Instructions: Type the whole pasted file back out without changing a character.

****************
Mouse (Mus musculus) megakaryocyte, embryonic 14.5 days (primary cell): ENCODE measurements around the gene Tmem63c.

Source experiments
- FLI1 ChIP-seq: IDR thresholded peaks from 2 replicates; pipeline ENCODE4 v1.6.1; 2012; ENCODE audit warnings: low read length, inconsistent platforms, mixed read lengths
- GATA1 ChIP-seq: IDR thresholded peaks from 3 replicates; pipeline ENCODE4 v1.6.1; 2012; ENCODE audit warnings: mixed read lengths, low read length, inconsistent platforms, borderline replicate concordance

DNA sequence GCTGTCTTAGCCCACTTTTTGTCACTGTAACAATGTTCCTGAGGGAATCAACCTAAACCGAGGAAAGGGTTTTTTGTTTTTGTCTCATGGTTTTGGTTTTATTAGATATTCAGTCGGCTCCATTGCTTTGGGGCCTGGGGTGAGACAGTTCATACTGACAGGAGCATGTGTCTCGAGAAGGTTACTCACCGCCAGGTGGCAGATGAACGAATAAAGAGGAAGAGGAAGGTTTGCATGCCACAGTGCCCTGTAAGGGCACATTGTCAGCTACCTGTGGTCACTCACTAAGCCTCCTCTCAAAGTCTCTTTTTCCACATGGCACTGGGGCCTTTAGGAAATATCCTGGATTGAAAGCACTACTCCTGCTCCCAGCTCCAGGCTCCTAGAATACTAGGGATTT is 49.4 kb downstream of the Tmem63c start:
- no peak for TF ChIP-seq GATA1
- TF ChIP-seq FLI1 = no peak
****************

Mouse (Mus musculus) megakaryocyte, embryonic 14.5 days (primary cell): ENCODE measurements around the gene Tmem63c.

Source experiments
- FLI1 ChIP-seq: IDR thresholded peaks from 2 replicates; pipeline ENCODE4 v1.6.1; 2012; ENCODE audit warnings: low read length, inconsistent platforms, mixed read lengths
- GATA1 ChIP-seq: IDR thresholded peaks from 3 replicates; pipeline ENCODE4 v1.6.1; 2012; ENCODE audit warnings: mixed read lengths, low read length, inconsistent platforms, borderline replicate concordance

DNA sequence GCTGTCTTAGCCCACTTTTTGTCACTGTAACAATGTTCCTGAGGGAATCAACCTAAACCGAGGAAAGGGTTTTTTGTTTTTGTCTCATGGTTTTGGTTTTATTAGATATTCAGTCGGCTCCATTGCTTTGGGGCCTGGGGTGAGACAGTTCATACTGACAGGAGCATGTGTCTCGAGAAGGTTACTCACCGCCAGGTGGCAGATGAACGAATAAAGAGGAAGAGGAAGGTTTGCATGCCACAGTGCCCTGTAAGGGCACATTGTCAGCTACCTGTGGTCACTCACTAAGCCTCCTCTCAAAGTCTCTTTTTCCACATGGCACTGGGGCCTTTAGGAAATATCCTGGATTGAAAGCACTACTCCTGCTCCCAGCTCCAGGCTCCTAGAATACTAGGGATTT is 49.4 kb downstream of the Tmem63c start:
- no peak for TF ChIP-seq GATA1
- TF ChIP-seq FLI1 = no peak